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July 1st, 2003

Community Focus and Environment

by SoHo Journal Staff

Several efforts have begun to affect SoHo and its Arts heritage. Activists in the community have been working diligently for a few years in an attempt to bring much needed change on a number of issues. We have been focusing on a few of them for several years in the SoHo Journal as well.

Billboards and Signs

The fact is that Carol Post, the new Director of the Sign Enforcement Unit of the Department of Buildings, has been targeting some of the more offensive locations in SoHo. Progress has been made on that front and there have been coordinated efforts in Councilman Alan Gerson’s office. No changes in the law have been made since our last issue describing the movement to institute Rule 49 ?ɬ but, we are still operating under the last City Council laws passed under Vallone’s tutelage.

On the private front in this war against atrocious building attachments and Times Square-like billboards, litigation has begun against some of those offensive structures. One of the most effective attorneys in New York is handling the legal action. We will continue to report any success on this front and urge all residents to call in their complaints. The new 311 Complaint Line is the best route.

Bob Bolles Park

The triangle at Thompson, Watts and Broome, just west of West Broadway has been the focus of many of our previous articles. The well-known local sculptor, Bob Bolles, had established his numerous iron pieces in that location and they had been unceremoniously removed two years ago. They are currently stored at Randall’s Island.

The Parks Department has finally agreed to return the sculptures on a rotating basis, while assuring us that all of the nearly eleven sculptures will be restored and maintained for this purpose. Through its attorney, the SoHo Arts Council has been negotiating with the Manhattan Parks Department Commissioner to allow 3 or 4 sculptures to be brought to what is now called Sunflower Park on a rotated basis. Thus, the pieces will be restored and maintained and residents and tourists will be able to view all of the pieces over time. There is also the possibility that a plaque commemorating Bob Bolles’ work will be installed in the park on a permanent basis this summer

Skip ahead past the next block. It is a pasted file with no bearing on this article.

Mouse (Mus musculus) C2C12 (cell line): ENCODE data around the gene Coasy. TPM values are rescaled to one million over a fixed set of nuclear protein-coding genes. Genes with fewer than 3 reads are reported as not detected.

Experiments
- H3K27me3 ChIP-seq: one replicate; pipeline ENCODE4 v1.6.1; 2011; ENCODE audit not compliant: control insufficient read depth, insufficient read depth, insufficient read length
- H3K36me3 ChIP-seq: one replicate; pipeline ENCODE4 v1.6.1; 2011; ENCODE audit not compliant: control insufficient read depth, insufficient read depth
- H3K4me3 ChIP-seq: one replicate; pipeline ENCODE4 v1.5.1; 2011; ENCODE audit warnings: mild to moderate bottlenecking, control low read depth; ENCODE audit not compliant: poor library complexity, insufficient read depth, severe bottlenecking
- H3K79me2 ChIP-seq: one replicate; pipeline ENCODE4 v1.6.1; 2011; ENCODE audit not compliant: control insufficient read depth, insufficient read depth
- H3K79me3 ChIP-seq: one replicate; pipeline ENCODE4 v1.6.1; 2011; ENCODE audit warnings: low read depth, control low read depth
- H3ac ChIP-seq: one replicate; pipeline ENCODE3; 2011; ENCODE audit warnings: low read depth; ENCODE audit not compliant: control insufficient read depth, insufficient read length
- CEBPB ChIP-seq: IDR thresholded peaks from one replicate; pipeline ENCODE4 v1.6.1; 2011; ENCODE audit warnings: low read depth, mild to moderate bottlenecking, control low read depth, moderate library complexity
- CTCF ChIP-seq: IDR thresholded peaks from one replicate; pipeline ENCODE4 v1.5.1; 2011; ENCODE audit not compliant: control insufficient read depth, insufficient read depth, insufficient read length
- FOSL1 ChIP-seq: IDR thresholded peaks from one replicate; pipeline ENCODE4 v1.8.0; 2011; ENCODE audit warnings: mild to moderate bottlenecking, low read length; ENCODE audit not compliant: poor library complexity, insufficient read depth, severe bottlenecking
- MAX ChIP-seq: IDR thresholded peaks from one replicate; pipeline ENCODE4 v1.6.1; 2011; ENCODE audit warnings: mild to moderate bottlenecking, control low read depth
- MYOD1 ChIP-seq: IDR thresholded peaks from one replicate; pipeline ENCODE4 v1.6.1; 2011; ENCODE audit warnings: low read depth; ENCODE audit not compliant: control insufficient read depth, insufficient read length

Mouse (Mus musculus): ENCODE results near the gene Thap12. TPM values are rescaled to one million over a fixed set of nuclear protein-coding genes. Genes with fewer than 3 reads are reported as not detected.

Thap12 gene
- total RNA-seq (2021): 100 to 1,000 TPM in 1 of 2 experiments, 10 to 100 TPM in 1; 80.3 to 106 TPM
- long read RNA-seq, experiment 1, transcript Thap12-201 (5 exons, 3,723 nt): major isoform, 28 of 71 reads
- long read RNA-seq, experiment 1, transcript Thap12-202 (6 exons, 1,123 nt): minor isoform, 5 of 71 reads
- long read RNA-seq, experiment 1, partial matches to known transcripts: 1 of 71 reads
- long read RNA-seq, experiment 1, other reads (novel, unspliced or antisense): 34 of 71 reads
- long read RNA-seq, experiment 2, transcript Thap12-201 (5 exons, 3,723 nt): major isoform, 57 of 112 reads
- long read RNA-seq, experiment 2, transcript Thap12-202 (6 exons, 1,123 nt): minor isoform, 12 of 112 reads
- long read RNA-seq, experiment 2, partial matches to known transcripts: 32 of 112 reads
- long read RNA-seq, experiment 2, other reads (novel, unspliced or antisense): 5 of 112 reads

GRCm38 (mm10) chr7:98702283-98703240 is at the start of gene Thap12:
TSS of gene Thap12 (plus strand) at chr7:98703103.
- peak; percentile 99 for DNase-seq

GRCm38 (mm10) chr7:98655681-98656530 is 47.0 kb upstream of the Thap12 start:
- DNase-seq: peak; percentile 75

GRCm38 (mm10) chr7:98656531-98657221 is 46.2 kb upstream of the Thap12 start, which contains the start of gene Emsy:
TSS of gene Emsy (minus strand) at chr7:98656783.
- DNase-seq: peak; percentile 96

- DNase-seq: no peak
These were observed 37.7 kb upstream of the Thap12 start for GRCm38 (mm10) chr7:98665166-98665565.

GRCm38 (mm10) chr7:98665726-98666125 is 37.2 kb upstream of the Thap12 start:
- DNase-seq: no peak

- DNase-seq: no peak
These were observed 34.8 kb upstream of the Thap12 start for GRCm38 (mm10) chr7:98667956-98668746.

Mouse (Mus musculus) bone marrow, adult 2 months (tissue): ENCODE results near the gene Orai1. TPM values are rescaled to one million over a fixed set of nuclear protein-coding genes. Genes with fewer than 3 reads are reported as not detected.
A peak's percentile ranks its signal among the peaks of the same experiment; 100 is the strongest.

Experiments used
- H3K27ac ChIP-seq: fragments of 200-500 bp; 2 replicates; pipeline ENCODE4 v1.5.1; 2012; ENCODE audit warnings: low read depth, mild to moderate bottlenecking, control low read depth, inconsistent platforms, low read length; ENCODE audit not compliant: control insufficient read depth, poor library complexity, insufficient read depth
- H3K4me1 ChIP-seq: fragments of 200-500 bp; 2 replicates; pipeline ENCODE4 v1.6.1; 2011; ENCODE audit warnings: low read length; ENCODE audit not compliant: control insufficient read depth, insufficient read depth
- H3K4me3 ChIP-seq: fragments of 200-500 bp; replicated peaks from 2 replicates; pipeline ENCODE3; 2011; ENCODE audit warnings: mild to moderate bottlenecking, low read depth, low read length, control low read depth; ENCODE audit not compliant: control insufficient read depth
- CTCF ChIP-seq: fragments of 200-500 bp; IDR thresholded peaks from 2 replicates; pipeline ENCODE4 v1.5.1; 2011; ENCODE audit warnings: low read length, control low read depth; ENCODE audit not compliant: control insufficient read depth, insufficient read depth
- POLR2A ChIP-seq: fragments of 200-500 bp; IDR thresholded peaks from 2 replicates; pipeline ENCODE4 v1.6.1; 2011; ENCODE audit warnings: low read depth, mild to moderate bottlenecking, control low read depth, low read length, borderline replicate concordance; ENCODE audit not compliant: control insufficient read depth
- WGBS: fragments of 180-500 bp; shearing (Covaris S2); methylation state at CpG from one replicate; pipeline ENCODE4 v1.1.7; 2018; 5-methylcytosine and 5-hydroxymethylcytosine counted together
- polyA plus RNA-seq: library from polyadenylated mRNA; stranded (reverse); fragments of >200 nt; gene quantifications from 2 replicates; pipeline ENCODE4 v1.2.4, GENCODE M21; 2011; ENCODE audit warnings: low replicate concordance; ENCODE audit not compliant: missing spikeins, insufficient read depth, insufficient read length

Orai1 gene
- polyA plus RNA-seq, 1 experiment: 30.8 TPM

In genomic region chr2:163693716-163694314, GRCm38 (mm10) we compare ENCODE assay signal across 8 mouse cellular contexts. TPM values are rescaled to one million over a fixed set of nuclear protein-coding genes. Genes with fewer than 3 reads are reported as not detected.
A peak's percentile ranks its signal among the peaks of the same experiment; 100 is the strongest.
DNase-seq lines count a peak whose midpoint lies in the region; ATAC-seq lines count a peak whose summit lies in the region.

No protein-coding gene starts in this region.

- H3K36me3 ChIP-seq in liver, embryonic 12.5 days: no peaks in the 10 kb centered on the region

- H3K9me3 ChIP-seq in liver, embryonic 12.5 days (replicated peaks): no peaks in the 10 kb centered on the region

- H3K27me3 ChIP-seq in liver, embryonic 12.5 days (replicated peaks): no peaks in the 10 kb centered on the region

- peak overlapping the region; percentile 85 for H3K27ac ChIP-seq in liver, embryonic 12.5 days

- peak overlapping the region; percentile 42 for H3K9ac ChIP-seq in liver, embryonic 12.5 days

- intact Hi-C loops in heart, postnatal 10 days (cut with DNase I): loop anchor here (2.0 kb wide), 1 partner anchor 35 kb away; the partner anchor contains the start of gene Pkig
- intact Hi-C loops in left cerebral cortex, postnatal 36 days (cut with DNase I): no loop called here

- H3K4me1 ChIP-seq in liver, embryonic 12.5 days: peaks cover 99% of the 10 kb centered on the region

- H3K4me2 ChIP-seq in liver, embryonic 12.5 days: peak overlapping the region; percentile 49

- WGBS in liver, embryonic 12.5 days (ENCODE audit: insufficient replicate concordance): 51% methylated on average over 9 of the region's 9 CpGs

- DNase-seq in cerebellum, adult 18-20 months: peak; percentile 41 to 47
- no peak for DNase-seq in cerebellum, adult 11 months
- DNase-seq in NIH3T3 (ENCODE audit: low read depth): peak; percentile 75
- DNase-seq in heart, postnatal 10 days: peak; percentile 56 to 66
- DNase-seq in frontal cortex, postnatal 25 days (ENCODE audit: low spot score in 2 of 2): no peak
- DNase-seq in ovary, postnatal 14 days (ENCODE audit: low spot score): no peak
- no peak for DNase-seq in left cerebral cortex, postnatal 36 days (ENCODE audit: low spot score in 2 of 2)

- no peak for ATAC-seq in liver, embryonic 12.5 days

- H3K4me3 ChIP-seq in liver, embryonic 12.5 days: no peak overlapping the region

Two related issues have also affected SoHo. Both involve trees. One with the tragic destruction of twenty to thirty mature trees that have existed on Howard Street and Broadway. Instead of spending their money to move the trees, Jimmy’s tree service hacked them apart and unceremoniously carted them away. Onlookers were mortified and our local politicians should be hunting down the developer in order to make sure they never again set foot again in SoHo.

The Planter issue is another difficult problem. While some merchants insist they are beautifying SoHo, it seems suspiciously clear that there is yet another purpose. Planting trees should be handled by the Parks Department. Blocking sidewalks to prevent vendors on weekends is not a community friendly answer – it also denies residents clear access to their vehicles.

While the latter issue is a complicated controversy that pitches artists’ free speech rights against the freedom of movement and quality of life of SoHo residents, the answer lies in police training and removal of vendors who are not part of a protected class. Planters are not the answer.

Filed Under: Articles | New York | Politics





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